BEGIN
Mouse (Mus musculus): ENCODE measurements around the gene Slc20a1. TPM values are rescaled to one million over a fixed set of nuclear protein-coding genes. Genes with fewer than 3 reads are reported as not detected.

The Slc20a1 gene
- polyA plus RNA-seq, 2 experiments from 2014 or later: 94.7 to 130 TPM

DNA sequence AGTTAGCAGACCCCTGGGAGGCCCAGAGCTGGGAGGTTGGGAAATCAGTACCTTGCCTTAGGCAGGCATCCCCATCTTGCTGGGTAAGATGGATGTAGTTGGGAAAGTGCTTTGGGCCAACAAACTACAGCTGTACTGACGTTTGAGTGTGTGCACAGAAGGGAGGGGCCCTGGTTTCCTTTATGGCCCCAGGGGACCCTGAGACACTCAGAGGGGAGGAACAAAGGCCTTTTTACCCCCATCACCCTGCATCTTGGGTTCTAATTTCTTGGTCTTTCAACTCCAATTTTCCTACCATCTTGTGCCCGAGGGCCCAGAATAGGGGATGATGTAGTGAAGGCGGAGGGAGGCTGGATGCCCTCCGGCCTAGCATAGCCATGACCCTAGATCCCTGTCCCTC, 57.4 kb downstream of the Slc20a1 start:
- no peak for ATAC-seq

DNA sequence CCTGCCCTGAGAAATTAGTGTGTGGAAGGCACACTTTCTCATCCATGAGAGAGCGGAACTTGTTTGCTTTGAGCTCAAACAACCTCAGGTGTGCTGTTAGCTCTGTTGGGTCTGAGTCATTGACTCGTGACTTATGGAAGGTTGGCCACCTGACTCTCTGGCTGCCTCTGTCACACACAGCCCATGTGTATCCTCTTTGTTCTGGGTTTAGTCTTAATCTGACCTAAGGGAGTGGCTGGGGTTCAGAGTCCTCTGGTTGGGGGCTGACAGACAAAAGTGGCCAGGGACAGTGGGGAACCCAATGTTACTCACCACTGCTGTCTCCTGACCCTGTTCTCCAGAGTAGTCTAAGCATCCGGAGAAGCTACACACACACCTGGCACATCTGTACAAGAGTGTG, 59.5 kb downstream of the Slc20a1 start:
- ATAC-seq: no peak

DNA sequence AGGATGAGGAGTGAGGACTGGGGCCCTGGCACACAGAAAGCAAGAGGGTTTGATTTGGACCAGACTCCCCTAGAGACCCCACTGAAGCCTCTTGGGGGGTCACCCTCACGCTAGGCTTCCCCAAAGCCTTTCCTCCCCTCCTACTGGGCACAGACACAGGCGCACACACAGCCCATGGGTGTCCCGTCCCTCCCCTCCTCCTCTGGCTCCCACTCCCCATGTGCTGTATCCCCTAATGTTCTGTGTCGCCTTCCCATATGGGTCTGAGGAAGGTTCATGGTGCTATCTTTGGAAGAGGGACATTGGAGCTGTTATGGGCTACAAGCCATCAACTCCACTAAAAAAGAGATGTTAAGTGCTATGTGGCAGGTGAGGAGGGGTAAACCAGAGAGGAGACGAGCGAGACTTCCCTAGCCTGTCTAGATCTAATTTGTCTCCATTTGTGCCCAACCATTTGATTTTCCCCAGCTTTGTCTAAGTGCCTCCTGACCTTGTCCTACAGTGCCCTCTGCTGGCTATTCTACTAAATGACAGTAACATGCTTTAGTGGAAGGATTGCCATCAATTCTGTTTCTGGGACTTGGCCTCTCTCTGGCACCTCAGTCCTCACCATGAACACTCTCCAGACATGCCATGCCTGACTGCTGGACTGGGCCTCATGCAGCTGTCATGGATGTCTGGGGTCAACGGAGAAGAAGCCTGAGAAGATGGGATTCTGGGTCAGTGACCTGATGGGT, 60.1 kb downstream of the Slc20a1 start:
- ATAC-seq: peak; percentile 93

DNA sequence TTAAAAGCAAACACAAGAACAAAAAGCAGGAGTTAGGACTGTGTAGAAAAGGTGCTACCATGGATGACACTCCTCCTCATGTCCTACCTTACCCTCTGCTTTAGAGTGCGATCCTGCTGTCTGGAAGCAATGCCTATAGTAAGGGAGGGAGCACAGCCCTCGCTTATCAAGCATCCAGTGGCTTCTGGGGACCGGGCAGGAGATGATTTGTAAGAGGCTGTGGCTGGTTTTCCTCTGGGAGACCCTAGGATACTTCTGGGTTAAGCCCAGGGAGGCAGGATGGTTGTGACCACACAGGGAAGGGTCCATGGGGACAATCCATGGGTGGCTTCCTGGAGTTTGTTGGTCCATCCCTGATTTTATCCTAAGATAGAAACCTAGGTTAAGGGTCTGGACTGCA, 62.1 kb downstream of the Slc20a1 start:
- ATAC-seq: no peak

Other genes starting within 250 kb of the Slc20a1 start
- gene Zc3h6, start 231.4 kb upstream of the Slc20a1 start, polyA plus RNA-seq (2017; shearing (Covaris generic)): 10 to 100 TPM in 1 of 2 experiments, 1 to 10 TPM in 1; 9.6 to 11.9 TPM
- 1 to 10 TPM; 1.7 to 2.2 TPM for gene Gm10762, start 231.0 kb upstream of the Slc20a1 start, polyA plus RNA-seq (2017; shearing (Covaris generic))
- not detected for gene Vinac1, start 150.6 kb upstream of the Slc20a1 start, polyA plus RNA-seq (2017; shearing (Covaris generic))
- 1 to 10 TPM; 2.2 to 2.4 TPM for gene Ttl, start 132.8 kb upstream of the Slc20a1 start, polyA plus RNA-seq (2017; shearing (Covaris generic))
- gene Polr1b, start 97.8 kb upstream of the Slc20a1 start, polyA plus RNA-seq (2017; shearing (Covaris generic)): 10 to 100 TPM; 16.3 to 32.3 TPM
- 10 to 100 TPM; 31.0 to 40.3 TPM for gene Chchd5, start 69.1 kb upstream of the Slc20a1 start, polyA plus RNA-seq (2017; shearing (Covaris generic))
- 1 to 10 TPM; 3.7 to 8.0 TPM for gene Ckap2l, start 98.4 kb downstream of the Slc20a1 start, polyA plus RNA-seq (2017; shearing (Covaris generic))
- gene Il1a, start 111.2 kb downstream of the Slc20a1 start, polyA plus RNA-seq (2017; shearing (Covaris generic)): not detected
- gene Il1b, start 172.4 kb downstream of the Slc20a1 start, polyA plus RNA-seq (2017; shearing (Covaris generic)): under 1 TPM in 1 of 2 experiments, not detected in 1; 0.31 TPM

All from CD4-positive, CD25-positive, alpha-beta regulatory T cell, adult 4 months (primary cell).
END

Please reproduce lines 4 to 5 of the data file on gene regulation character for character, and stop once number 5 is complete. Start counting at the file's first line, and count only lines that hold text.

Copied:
DNA sequence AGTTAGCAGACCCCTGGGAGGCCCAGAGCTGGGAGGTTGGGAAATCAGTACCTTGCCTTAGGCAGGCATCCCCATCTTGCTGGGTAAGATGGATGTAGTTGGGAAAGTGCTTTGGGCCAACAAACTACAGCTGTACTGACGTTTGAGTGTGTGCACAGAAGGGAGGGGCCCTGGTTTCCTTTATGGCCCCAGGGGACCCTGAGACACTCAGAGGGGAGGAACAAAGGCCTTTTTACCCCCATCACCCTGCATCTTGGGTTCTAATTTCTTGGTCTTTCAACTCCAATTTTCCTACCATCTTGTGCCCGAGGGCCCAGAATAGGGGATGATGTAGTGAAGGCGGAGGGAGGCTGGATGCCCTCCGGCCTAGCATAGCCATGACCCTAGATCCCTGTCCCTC, 57.4 kb downstream of the Slc20a1 start:
- no peak for ATAC-seq